"The landscape around us is constantly changing," photographer Farhad Rahman explained in an email to The Huffington Post. "The skyline is getting busier, and even then there never seems to be enough space. In all this, where will children play?"
"I am always searching for a place where I can find children playing with their own freedom," Rahman added.
He found it in Bangladesh, in the new land created by draining bodies of water and refilling them with sand and soil -- or worse, garbage -- to make room for the country's expanding population. Before building on these sites can start, while the soil in the pits settles, there is a period of in-between, when local children transform the empty areas into their own personal playgrounds.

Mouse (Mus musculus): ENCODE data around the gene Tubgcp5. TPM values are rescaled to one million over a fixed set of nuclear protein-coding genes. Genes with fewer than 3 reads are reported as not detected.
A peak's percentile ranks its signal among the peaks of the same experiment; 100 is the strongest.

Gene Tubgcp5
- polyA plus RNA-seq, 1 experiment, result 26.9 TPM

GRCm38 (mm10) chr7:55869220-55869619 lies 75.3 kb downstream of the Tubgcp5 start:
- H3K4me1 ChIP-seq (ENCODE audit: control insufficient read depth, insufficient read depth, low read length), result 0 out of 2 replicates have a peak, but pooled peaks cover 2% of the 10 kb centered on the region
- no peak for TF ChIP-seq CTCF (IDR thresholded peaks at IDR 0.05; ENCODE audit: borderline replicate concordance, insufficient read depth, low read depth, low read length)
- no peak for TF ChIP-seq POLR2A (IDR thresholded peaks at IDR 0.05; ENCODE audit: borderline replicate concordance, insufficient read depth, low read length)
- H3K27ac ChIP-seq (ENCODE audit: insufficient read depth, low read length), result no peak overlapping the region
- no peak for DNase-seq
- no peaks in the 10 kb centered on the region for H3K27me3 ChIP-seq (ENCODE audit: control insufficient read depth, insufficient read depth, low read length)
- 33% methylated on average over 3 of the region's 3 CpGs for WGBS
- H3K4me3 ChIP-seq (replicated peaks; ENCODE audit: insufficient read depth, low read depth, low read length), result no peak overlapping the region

Rahman befriended a group of kids who frequently played on a landfill site, documenting their imaginative rituals and carefree games, camera in hand. Despite the looming reality that in no short time their playground would become a construction site, the children in his photos seem immersed in a reality all their own.
Burying themselves in the sand, disguising themselves with brown paper bags, biking and tumbling and falling over on purpose, the Bangladeshi children capture through still images the intense vitality of a fantasy-fueled childhood. Rahman's white-tinged landscapes, where land and sky are nearly indistinguishable, feel like they're documenting a dream. And in a way, they are.
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